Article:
Our Fundraiser and Future Plans
These are the individuals and organizations who have helped to make 15 Bytes possible by making financial contributions during our Fall Funds Drive. We raised over $5000 over the past month. So, if you see someone on this list walking down the street, give them a warm handshake, embrace or even a polite kiss (or kisses, depending on your cultural heritage) on the cheek. Ah heck, considering the cold weather it might even be appropriate to pucker up and give them a wet one on the lips, Russian style. However you choose to express it, give them your thanks. We do.
Joe & Les Moss
Two Sisters Fine Art
Sara & Bryan Larsen
Grounds For Coffee
Tom & Marilyn Howard
David & Judy Rossiter
Susan N. Jarvis
Raquel Smith Callis
Utah Artist Hands
Carol & Bill Fulton
Glass Art Guild
Museum of Utah Art & History
Mary Wright Straight
Anne Cullimore Decker
15 Bytes: About Us
Tom Alder is a banker by day but in his free time explores his interest in Utah art. He is on the board of the Museum of Utah Art and History, organizes the yearly Zion's Bank Art Show, and is currently working on a Masters Thesis on Henri Moser.
Tami Baum is a native of Utah. She graduated from BYU in Education but has always been more fond of the arts. She found photography after the birth of her last child and has not put the camera down since. She is always looking for new ways to capture the image she sees through the lens.
Kasey Boone is a native of Pittsburgh, Pennsylvania and has been living in Utah since 1990. He has a BA in French and Cultural Studies. He is a self-described "orphaned post-modernist."
Cara Despain has a BFA from the University of Utah and is an artist and freelance writer.
Ani Heinig is an artist living in the 9th & 9th area of Salt Lake City. Augmenting her art career with work in the film business, she now vows to steer clear of movies and give all her energy to painting and writing. She has cats.
Bren Jackson is an Art History major at Brigham Young Univeristy. Currently, she is employed at the BYU Museum of Art in the education department. Bren plans to gain a graduate degree in museum education and work with children.
Sue Martin has never been able to choose art or writing as her preferred creative expression so she does both. She holds an M.A. in Theatre and has worked in public relations. As an artist, she works in watercolor, oil, and acrylic to capture Utah landscapes or the beauty of everyday objects in still life.
Frank McEntire, a sculptor and installation artist, is a former director of the Utah Arts Council and art critic for The Salt Lake Tribune
Shawn Rossiter is a self-taught artist who lives in Sugarhouse. He has been the editor of 15 Bytes since its inception in 2001.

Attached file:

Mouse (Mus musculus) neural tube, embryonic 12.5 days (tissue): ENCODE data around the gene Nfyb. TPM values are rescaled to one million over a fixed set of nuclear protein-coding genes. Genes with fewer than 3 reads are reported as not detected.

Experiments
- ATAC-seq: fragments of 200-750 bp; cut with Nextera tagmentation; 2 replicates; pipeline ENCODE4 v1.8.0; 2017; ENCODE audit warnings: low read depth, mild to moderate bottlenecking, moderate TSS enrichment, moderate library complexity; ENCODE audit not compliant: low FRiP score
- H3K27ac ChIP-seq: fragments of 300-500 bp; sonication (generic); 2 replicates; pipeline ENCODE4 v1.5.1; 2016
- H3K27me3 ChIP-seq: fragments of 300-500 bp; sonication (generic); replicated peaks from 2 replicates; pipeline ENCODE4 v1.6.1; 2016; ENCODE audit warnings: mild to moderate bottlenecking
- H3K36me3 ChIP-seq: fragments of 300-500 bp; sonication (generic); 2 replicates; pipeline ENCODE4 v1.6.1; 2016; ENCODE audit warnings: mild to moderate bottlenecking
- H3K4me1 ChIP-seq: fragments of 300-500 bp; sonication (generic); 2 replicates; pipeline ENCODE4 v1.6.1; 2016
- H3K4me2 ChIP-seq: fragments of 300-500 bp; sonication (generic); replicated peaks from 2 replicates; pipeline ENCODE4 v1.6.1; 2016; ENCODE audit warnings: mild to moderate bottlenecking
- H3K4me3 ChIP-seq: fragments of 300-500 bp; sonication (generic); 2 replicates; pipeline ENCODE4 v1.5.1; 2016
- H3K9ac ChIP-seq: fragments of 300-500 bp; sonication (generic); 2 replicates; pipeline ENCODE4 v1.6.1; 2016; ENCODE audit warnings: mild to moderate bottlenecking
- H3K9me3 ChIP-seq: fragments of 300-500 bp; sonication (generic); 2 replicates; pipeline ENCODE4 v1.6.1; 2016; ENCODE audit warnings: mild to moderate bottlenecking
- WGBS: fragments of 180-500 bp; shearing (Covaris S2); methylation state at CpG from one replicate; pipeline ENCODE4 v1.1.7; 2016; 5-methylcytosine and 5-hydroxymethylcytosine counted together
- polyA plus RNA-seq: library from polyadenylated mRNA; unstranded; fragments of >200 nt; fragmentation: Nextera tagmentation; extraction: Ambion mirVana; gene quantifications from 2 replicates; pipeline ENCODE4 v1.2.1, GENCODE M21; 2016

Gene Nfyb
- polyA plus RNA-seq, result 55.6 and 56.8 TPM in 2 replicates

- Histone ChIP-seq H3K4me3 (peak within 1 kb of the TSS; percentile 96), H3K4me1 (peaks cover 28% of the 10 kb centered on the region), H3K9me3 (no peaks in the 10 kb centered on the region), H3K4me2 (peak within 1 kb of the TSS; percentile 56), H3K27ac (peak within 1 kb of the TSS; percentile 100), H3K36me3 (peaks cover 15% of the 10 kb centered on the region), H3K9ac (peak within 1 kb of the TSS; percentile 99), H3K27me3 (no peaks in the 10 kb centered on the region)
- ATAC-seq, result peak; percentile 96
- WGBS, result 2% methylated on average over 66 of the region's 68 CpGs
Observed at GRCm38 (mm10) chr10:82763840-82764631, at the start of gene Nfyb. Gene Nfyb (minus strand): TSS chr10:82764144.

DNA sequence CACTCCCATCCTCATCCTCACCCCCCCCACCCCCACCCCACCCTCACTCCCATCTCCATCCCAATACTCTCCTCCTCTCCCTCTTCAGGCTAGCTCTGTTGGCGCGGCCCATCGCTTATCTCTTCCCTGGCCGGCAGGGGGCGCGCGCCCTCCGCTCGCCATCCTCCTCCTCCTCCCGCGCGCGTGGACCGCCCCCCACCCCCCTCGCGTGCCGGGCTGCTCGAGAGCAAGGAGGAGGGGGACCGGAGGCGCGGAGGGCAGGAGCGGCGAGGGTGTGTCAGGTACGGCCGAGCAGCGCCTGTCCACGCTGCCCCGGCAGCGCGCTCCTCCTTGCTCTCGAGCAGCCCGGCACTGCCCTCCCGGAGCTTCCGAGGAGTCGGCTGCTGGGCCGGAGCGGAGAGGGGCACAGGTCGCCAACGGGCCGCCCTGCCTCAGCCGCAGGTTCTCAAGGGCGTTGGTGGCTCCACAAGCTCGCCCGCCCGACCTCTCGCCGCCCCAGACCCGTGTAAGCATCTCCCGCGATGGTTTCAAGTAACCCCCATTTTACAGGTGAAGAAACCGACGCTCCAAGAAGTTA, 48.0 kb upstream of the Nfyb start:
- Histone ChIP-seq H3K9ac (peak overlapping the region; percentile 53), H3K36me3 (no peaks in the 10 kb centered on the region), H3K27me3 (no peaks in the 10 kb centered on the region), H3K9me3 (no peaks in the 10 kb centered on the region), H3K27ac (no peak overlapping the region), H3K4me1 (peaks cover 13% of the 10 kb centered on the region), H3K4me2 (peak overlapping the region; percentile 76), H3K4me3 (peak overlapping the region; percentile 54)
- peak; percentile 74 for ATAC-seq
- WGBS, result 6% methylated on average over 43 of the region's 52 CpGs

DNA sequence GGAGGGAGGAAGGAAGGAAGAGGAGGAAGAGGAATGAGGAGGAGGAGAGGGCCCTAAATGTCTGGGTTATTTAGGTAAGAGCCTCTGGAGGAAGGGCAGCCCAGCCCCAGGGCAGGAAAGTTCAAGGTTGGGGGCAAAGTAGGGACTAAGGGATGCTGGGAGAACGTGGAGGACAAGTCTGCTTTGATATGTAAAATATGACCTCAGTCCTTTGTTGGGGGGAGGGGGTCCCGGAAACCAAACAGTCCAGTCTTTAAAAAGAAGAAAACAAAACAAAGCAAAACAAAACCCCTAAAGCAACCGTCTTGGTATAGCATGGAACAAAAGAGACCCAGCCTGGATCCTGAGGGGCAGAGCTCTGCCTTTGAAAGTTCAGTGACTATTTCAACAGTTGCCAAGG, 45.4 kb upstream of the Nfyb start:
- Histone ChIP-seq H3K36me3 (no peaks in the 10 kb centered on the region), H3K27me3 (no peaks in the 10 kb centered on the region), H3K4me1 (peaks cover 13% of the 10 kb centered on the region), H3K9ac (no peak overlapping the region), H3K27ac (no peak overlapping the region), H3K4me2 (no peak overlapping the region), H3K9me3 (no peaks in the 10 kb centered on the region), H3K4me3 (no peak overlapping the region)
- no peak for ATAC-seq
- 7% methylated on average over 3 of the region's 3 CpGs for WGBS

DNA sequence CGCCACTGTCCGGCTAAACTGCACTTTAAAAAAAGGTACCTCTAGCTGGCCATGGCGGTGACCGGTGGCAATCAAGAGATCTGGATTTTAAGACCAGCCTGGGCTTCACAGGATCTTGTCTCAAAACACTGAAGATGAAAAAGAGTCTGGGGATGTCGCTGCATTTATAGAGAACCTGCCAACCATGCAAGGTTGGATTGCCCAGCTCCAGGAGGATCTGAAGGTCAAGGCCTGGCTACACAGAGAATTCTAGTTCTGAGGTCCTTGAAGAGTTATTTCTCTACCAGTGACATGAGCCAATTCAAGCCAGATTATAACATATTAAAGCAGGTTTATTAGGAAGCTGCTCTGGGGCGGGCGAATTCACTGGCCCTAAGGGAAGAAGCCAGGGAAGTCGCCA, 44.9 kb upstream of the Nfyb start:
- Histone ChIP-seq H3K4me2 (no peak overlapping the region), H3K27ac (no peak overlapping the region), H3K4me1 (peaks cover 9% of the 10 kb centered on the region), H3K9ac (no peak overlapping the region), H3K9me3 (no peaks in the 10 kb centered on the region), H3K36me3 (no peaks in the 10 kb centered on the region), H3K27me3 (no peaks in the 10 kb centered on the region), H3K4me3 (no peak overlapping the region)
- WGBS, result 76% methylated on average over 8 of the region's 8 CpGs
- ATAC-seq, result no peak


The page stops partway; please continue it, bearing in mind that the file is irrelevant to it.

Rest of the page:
Geoff Wichert is a professor of Art History at Snow College, as well as a glass and multi-media artist. He has been writing about art for over 25 years in regional, national and international publications.
15 Bytes is published monthly by Artists of Utah, a 501 (c) 3 non-profit organization located in Salt Lake City Utah. The opinions expressed in these articles are those of the contributors and do not necessarily reflect the opinions of 15 Bytes or Artists of Utah. Our editions are published monthly on the first Wednesday of the month. Our deadline for submissions is the last Wednesday of the preceeding month.
Editor: Shawn Rossiter
Assitant Editor: Laura Durham
You can contact 15 Bytes at firstname.lastname@example.org
Feature: On The Spot
Salt Lake's Shawn Porter
Shawn Porter works for the University of Utah art department. He is included in the faculty show at the UMFA
1) What are you reading lately?
Lately I have been reading, (or rather looking at) a book by Rainer Zerbst about the architect Antoni Gaudi. I find his fusion of structure and organic form amazing and attention to detail obsessive. I guess it's this attention to detail that I find so interesting and strive for in my own work. Being a craftsman under his direction must have been an incredible yet sometimes painful experience.
2) What hangs above your mantel?
This year we have taken down the mirror to make room for a wreath, this is a bit unusual for us, we generally have an "untraditional" view of the holidays. But tradition is what you make of it I suppose.
3) What artist, living or dead, would you choose to paint, sculpt or photograph your portrait?
I would like to watch Robert and Shana Parke Harrison paint, sculpt and photograph a construct of what I do for a living, a representation of a multifaceted person by multifaceted artists. Now THAT I would hang over the mantel.